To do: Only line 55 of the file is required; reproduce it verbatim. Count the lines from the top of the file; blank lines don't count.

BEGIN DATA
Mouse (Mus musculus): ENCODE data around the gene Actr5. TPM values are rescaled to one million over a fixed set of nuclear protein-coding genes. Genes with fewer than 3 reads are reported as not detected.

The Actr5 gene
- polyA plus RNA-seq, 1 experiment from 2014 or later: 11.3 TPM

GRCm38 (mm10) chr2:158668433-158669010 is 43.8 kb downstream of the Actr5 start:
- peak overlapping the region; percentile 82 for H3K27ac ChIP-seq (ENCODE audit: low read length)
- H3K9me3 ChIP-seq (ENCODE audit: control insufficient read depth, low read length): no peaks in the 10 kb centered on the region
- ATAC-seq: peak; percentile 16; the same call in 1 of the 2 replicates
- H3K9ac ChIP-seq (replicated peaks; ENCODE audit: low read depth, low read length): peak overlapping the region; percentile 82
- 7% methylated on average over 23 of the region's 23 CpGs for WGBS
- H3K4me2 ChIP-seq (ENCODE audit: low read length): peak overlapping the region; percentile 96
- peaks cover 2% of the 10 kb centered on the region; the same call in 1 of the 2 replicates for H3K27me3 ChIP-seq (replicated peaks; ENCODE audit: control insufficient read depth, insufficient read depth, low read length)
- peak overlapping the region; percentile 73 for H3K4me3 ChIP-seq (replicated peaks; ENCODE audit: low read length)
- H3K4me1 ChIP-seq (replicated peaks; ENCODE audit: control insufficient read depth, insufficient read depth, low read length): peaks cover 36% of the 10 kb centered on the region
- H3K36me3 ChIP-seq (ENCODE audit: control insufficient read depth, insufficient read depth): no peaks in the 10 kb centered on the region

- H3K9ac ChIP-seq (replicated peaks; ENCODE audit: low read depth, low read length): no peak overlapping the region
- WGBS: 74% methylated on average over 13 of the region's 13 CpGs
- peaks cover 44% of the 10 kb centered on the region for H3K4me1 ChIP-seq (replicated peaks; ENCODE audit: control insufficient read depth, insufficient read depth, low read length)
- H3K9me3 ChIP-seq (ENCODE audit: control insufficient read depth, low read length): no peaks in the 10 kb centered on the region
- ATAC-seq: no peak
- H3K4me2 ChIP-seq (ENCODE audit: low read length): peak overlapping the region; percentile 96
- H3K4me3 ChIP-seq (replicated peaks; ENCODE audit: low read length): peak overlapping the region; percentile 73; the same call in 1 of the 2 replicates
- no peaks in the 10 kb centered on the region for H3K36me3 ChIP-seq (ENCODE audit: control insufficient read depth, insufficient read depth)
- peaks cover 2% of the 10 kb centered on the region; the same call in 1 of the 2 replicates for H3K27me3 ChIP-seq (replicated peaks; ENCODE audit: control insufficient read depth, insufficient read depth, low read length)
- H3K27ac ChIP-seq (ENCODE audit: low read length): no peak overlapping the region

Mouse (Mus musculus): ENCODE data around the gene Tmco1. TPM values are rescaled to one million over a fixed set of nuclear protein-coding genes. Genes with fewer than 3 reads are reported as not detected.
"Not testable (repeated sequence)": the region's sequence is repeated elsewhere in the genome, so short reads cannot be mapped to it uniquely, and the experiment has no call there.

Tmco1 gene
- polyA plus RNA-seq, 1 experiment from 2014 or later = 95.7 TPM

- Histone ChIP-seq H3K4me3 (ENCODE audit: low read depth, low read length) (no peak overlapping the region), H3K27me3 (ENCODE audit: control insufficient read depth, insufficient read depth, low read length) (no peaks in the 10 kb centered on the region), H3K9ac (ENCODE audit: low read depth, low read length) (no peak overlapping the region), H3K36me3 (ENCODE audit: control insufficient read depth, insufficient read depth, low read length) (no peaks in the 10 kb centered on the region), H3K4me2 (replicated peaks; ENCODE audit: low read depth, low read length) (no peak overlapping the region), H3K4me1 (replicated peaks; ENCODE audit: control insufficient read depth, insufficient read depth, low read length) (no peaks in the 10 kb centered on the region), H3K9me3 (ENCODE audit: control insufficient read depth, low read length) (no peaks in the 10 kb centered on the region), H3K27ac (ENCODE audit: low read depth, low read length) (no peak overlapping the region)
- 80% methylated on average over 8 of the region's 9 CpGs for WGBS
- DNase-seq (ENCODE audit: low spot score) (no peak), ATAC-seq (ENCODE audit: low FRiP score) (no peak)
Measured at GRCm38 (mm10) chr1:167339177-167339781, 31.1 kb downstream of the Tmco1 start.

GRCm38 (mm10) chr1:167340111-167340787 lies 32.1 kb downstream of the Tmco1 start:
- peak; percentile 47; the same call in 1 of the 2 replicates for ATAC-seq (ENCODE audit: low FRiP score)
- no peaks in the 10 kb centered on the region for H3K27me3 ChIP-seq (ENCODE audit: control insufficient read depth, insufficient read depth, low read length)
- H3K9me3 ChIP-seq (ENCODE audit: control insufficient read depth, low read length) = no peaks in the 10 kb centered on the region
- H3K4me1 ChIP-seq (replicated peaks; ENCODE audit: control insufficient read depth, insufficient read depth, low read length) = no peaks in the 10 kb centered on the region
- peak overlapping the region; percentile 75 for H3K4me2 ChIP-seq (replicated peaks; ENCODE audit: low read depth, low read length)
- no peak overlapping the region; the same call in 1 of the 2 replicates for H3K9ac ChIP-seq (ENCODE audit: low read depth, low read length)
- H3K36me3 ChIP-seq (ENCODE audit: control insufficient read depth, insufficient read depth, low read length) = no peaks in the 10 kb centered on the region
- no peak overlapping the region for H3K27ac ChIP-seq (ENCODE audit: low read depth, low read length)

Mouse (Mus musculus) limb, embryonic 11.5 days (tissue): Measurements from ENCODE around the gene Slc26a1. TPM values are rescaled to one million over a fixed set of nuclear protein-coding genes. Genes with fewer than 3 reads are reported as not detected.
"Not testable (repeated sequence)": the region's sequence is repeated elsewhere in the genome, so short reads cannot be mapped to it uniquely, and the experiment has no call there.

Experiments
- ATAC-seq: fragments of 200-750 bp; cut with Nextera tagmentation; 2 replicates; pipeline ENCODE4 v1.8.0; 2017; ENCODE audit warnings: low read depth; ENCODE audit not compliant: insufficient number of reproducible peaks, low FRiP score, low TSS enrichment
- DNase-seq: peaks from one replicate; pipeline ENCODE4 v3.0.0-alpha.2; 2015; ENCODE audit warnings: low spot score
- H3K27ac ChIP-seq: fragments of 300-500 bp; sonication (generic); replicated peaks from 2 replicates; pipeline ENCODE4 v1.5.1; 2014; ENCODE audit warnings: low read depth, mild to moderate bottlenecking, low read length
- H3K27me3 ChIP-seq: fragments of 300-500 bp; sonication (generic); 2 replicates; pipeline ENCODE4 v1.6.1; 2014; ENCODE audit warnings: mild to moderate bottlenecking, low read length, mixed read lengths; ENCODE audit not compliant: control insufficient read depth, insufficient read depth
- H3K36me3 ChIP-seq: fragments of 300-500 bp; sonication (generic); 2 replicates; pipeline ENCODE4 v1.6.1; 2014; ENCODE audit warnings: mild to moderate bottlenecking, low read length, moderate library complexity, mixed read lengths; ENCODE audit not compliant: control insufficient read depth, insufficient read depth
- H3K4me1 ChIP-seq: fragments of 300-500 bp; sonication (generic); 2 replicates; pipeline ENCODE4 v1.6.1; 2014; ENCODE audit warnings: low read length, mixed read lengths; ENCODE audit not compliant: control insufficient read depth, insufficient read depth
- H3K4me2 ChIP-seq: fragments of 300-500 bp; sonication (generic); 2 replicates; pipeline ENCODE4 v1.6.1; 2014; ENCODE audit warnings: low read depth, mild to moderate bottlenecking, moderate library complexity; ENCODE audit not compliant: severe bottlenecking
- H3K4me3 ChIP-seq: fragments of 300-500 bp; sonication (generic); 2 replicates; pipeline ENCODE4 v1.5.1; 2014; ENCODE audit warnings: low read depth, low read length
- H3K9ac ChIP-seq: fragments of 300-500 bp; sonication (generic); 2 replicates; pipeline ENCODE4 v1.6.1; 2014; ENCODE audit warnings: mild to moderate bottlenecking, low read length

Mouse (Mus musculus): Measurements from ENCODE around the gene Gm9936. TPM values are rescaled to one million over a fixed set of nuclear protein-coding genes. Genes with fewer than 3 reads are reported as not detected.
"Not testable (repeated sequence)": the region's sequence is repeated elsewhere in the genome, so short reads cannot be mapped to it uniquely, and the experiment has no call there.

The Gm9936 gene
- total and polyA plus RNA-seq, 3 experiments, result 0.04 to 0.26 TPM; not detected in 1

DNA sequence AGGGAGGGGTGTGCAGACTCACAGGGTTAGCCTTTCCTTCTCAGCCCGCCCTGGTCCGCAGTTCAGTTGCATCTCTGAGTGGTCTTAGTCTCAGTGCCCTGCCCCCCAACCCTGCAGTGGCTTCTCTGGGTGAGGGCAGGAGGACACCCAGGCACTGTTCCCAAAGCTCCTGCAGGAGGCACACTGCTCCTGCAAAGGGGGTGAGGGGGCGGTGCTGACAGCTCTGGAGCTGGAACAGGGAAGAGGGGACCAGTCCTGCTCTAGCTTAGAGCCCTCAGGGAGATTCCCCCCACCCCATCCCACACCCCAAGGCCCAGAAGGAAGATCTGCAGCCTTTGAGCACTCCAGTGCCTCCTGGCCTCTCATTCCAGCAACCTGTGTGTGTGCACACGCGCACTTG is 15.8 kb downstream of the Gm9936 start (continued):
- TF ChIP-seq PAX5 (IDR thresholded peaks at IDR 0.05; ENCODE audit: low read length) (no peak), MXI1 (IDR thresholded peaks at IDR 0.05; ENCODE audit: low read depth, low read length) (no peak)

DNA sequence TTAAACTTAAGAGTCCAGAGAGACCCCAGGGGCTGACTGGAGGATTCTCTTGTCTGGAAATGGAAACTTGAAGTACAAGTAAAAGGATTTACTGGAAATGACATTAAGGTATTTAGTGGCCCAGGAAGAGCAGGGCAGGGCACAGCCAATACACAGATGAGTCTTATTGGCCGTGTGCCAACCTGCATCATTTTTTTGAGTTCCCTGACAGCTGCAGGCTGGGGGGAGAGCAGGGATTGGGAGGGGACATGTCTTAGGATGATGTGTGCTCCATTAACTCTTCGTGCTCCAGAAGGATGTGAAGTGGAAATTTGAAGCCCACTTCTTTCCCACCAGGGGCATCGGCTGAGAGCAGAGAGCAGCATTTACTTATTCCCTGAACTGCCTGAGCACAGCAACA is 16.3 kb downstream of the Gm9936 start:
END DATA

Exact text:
"Not testable (repeated sequence)": the region's sequence is repeated elsewhere in the genome, so short reads cannot be mapped to it uniquely, and the experiment has no call there.